Before, During, and After: Can Defense and State Communicate?
ARMY WAR COLL CARLISLE BARRACKS PA
Pagination or Media Count:
Todays Long War requires, even demands, that all elements of Americas national power be focused on victory. The Department of Defense DoD is the lead for the military element and the Department of State DoS is the lead for the diplomatic element, but can these two agencies communicate and synchronize their pieces of the complex victory formula Only through a closely coordinated and synchronized war effort that relies on the National Security Strategy NSS as the fundamental planning document will victory be possible. This joint effort will require a fundamental change in the interagency process, including a substantial reprogramming of budgets and staffs. Indeed, recent Secretary of Defense SECDEF speeches and testimony assert that civilian personnel are now full partners in the Long War and must step up and fulfill their role. History reveals that the interagency challenge is not new. This SRP discusses interagency cooperation in Germany after World War II and during the Vietnam War. Next, it shows that interagency efforts during the past two presidential terms were inadequate in terms of strategy, coordination, personnel, and funding. Although both presidents recognized the complexity of the interagency, they attempted to address the issues by means of Presidential Directives. The SRP then argues that emerging processes have great potential. For example, recent changes to the National Security Council NSC, the Office of the Coordinator for Reconstruction and Stabilization SCRS, and the Interagency Management System IMS all show potential for building unity of effort and unity of command in the Long War. The SRP concludes with recommendations for changes to the National Security Strategy NSS, interagency doctrine, and interagency training that will synergize the interagency process.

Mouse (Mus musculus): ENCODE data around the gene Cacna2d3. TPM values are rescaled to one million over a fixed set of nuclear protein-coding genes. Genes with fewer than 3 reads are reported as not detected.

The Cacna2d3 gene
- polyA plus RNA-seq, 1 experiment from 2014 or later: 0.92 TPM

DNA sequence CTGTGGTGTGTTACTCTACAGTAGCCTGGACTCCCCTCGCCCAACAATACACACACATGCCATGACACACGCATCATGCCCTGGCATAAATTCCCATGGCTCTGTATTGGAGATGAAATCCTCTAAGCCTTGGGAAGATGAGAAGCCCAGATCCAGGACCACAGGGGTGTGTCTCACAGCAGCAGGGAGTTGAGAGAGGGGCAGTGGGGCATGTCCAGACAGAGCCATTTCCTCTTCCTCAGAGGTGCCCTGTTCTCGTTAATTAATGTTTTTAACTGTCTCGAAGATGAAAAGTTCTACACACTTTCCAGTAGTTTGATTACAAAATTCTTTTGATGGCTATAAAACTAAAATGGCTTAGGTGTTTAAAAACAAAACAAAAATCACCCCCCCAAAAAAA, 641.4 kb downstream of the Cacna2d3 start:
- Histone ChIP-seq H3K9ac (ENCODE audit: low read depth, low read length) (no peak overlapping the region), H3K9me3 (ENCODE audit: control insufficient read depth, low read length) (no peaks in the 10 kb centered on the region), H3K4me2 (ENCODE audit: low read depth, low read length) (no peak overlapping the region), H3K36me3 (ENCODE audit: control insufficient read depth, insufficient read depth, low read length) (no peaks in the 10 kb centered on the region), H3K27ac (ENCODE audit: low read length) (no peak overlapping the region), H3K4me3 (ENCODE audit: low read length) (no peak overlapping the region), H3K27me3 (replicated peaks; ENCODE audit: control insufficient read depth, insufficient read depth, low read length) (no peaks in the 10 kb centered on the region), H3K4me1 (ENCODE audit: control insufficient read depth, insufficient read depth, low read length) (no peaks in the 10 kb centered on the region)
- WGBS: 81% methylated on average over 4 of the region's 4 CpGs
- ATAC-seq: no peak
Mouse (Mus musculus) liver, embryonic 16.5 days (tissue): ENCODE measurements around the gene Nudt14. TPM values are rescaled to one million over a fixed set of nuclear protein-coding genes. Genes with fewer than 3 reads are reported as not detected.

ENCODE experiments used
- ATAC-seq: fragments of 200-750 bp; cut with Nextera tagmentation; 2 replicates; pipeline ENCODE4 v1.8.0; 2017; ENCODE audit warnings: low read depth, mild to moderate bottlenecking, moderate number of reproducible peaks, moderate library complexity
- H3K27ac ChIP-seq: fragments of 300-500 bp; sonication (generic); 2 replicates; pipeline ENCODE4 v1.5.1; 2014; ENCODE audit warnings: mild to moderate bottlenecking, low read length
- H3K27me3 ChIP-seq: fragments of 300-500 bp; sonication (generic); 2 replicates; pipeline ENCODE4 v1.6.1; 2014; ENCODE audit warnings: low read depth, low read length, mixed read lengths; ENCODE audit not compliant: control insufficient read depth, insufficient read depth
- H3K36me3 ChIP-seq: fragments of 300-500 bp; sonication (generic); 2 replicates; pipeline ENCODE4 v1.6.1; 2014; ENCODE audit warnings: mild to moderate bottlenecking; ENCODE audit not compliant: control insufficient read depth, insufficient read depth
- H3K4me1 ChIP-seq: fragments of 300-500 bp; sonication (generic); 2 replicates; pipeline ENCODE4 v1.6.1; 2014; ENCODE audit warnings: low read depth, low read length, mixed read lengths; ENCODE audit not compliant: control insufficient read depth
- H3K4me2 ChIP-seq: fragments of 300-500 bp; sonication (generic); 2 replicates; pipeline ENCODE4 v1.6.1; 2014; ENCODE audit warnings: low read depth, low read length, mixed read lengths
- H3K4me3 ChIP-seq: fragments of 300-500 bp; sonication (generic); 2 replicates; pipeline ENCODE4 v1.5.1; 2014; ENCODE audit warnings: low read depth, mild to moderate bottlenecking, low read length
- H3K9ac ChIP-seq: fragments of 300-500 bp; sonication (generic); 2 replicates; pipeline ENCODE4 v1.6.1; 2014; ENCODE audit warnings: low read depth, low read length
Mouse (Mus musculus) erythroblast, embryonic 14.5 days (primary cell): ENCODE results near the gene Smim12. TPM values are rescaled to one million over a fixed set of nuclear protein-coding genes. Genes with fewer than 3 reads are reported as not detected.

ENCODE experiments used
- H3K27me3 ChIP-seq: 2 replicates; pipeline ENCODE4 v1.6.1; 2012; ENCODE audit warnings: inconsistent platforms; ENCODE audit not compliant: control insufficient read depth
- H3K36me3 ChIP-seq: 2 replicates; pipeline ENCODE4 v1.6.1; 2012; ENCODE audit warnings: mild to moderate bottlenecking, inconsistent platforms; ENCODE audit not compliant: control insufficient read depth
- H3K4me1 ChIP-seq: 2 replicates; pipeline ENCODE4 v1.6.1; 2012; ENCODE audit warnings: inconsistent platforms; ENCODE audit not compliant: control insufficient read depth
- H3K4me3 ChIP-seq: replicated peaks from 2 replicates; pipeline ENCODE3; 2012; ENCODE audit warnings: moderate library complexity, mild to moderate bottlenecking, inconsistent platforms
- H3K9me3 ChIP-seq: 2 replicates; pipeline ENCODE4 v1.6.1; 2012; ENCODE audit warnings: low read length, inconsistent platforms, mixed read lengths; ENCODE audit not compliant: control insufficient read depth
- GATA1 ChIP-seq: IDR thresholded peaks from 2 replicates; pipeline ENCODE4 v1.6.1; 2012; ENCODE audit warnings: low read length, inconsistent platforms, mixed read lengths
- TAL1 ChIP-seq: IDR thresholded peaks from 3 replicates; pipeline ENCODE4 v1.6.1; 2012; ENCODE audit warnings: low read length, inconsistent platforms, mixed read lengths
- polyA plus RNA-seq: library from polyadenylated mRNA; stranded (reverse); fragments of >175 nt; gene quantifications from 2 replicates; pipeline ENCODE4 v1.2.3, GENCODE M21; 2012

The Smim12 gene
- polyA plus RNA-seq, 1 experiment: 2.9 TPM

- Government and Political Science
- Military Forces and Organizations
- Unconventional Warfare